Getting started

I’m back to hacking on my own projects again, and it once again seems like the docs are missing. So begins the laborious process of finding and filling the gaps.

On Jekyll

Github wants to make it super easy to host simple websites. For blogs like this one they point you toward Jekyll, and the expectation is that it should be easy. It’s not really though, because someone forgot to connect the dots between “Github will run Jekyll” and “here are the Jekyll docs.” Except I don’t want to learn how to install and configure Jekyll. I was promised a lazier path than that.

Fortunately others have been here before, and one of those folks took pity on me (or at least the idea of me). Jekyll Now comes with all the batteries included, and sensible documentation to boot. So I went that route and successfully avoided learning anything about Github hosting. Maybe later.

By the way, good luck if you want to use any pre-built themes for your Github-flavored Jekyll. There appear to be a dozen or so that Github has chosen to support, but I’m not even quite sure if that worked. The best outcome I’ve achieved so far is to get “Minimal” working, and I think that was actually the default because it looks the same as before. Everything else I tried led to page build warning. For example:

You are attempting to use a Jekyll theme, “jekyll-whiteglass”, which is not supported by GitHub Pages. Please visit for a list of supported themes.

I’m already wondering if maybe I should just figure out what Github is doing under the hood and stop pretending Jekyll is somehow special.

On bootstrapping a React project

All I want to do is serve up a React frontend with best practices like server-side pre-rendering (aka universal JS aka isomorphic JS). I don’t want this service to do much else, so I figure JS and Node are fine for this part of the stack. Any actual smarts will live in separate services and the JS endpoints will dispatch accordingly.

The last time I did this I was really into Golang, and really not into Node. So I used olebedev/go-starter-kit to get a React frontend served up by a Golang server. That worked well, but Go is kind of a pain this close to the frontend where almost everything is JSON. So I’m back to using Node for the full stack, but back to square one for getting started.

The good and bad news is that there a lot of options out there. I have basically no idea what I’m doing, so I want batteries included. The first breadcrumb I found was Facebook’s own create-react-app. That’s good for the frontend, but doesn’t give me a server. A bit of poking around leads to Razzle, which gives you a server but not much project structure. If you want that then it appears the next step is to either fork a boilerplate or use a framework.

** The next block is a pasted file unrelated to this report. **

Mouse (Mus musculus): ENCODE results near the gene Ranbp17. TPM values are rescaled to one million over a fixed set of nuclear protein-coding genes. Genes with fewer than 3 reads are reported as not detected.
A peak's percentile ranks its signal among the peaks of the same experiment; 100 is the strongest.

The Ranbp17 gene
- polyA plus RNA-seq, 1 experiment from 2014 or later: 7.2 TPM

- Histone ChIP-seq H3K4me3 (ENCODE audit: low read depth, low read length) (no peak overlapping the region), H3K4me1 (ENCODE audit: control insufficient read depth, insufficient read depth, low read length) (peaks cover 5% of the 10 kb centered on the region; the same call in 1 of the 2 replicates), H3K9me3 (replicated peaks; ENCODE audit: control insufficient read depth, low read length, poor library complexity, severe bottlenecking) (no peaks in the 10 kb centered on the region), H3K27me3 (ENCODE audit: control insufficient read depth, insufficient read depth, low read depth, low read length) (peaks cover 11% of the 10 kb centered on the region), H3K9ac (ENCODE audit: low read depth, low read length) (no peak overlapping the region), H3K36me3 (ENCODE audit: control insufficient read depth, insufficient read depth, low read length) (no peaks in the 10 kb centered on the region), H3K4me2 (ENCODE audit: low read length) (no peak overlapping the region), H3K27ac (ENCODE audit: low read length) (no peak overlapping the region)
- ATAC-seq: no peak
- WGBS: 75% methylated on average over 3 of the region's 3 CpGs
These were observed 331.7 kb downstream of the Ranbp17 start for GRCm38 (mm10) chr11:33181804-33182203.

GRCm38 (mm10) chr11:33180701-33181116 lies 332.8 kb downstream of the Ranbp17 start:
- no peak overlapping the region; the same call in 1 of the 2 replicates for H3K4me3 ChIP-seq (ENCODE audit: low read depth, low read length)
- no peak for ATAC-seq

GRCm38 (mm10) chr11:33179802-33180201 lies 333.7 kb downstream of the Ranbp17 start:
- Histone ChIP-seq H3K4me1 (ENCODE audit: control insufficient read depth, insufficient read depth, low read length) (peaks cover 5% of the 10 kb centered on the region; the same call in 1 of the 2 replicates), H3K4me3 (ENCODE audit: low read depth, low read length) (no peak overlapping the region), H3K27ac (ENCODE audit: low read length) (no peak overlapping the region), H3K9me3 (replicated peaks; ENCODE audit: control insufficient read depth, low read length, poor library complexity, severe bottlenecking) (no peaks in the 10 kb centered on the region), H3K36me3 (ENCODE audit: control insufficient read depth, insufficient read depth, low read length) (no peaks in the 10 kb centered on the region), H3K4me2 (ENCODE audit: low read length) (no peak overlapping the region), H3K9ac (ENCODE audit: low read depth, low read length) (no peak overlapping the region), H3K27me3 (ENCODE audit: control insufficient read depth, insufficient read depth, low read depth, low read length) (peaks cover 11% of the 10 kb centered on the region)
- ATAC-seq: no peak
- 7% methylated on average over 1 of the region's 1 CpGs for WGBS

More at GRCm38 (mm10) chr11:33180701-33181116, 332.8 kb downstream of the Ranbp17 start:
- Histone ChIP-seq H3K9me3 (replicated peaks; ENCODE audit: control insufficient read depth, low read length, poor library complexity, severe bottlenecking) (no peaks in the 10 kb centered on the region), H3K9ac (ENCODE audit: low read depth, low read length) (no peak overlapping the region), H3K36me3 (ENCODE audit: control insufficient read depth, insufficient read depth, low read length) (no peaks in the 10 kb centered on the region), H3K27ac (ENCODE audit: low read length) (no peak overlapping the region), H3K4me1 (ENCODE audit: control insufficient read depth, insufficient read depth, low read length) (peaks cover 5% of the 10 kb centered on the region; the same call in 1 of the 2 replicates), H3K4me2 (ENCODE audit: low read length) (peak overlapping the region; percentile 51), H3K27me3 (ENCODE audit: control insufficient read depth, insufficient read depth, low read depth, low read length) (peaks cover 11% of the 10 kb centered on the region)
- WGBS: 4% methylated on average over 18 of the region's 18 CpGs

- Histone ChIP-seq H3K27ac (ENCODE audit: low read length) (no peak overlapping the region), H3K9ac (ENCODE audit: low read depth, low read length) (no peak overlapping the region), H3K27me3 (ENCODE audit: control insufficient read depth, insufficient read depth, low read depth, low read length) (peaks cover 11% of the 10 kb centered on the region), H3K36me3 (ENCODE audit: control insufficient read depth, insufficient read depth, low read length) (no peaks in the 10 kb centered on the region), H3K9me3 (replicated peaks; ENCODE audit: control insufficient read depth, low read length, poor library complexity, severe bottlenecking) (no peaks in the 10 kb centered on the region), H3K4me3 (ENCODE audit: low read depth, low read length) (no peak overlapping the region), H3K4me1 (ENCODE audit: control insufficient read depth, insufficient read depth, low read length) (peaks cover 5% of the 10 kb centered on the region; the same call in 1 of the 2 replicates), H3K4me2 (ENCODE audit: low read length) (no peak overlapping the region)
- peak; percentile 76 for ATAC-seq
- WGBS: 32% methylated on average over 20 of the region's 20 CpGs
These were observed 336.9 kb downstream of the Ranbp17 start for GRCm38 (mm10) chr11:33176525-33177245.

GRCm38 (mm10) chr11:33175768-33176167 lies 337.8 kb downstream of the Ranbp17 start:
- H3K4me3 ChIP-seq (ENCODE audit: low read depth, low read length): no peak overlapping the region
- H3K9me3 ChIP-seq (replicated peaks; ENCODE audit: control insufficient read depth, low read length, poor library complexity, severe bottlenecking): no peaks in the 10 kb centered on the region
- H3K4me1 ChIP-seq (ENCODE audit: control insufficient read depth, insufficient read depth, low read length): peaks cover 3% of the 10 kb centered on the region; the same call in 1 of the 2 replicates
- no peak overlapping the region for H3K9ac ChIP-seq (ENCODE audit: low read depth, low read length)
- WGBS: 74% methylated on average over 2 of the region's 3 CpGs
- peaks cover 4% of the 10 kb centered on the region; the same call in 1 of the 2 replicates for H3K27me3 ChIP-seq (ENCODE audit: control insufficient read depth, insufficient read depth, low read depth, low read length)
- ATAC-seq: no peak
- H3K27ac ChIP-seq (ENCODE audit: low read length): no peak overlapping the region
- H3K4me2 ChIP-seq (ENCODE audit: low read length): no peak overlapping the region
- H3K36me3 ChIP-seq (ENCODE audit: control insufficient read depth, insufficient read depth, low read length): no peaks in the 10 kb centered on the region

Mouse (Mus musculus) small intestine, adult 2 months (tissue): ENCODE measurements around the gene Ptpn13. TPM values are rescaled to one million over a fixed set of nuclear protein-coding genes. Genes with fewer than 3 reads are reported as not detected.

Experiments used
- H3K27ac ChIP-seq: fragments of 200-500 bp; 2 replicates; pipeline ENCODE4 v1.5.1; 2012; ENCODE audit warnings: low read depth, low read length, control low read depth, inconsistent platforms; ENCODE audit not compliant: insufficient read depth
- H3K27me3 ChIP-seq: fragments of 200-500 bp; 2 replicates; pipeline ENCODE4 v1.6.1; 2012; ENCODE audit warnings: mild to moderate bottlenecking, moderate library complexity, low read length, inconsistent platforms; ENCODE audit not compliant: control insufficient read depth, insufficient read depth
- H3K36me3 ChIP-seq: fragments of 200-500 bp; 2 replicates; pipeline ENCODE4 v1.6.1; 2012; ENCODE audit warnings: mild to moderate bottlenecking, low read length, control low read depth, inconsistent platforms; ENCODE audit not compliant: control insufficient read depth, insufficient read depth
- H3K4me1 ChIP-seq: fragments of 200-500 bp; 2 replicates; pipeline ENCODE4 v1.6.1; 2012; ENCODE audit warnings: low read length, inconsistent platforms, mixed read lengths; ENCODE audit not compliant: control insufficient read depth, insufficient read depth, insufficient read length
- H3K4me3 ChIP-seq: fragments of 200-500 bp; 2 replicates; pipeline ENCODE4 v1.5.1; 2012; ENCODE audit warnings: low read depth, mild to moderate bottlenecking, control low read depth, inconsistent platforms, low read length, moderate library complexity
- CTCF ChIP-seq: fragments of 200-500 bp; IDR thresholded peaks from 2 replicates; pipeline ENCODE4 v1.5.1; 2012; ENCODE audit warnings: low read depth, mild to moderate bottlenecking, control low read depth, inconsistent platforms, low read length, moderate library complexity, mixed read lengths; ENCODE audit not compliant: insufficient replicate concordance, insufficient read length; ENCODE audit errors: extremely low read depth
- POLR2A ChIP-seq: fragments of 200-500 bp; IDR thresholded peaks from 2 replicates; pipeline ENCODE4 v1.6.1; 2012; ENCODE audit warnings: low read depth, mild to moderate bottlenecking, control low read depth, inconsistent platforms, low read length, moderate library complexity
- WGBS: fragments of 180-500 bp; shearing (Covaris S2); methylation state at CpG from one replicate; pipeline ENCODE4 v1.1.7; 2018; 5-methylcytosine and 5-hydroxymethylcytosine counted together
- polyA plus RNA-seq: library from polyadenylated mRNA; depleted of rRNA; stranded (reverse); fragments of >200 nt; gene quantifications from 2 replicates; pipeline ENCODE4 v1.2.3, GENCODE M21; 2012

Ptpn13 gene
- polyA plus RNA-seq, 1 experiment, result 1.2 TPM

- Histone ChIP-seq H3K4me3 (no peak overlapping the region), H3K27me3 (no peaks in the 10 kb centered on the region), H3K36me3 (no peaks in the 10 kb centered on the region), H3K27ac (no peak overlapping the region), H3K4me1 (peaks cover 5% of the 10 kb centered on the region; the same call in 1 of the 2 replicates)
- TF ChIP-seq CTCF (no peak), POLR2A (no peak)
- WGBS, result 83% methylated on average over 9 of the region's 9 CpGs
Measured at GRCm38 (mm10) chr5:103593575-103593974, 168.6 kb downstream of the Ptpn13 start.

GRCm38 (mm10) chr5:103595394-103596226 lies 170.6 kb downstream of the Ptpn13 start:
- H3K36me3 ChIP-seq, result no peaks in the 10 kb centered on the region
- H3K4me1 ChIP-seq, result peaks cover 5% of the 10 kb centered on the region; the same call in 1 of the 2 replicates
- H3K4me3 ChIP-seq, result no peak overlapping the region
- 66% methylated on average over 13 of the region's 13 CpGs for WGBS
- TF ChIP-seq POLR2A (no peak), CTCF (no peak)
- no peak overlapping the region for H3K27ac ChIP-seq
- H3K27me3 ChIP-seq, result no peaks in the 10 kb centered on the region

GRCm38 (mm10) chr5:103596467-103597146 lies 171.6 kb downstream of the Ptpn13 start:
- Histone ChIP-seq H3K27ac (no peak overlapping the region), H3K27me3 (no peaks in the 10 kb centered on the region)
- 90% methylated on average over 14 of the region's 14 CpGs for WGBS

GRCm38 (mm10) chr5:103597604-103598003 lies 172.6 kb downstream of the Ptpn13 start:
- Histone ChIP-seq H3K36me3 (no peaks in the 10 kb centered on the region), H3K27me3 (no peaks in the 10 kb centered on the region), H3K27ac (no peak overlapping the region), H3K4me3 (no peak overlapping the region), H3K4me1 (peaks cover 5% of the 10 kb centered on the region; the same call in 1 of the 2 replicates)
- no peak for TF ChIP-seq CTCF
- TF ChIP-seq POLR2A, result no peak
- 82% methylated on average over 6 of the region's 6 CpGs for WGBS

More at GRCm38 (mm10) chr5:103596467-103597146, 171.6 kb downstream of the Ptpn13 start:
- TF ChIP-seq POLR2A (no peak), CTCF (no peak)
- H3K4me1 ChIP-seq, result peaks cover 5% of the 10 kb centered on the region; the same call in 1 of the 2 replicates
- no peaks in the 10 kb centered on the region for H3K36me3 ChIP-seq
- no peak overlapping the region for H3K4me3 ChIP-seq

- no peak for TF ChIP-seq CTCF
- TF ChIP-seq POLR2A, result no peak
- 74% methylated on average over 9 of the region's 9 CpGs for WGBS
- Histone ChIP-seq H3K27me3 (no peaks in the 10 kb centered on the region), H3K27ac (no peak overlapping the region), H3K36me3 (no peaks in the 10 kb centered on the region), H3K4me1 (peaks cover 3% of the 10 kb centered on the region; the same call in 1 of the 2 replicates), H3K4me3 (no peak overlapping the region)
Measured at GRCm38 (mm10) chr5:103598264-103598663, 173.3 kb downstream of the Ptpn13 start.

I’ve had mixed experiences with boilerplate, but the frameworks these days seem pretty reasonable. I’m all for an opinionated approach at this point. Razzle points you at two options. Next.js makes me log in to view the docs, so I skipped it. Redfin’s react-server was more accessible, and seems to fit the bill. We have a winner.

On react-server

The docs are not great. One installation path uses Yeoman, which I know nothing about. Another suggests npm install -g, which is probably only a good idea if you want to use this framework a lot. In retrospect I should have figured out Yeoman, but instead I’ll just suffer with the global install. And also the global installs for cookie-parser, express, and express-state; since react-server-cli maybe forgot to mention those.

A bit of following the docs later, and I’ve got a working server. Next up is to add an API endpoint, for which there is no documentation. There are a few well hidden examples. The bike-share description was most promising, and indeed had the goods. Here are the most important parts:

  • Create an api/ subdirectory and add an index.js, to register your API endpoints as middleware. I find this usage of “middleware” to be unfamiliar at best.
  • Add api/ to the middleware section of the .reactserverrc config.
  • Per the comments, add some code to kick off a data request from the Page’s handleRoute method.
  • Add some mysterious port redirection logic, as another more different type of middleware, because apparently ReactServerAgent doesn’t know which port it’s running on.

Here’s the diff I ended up with:

Written on January 15, 2018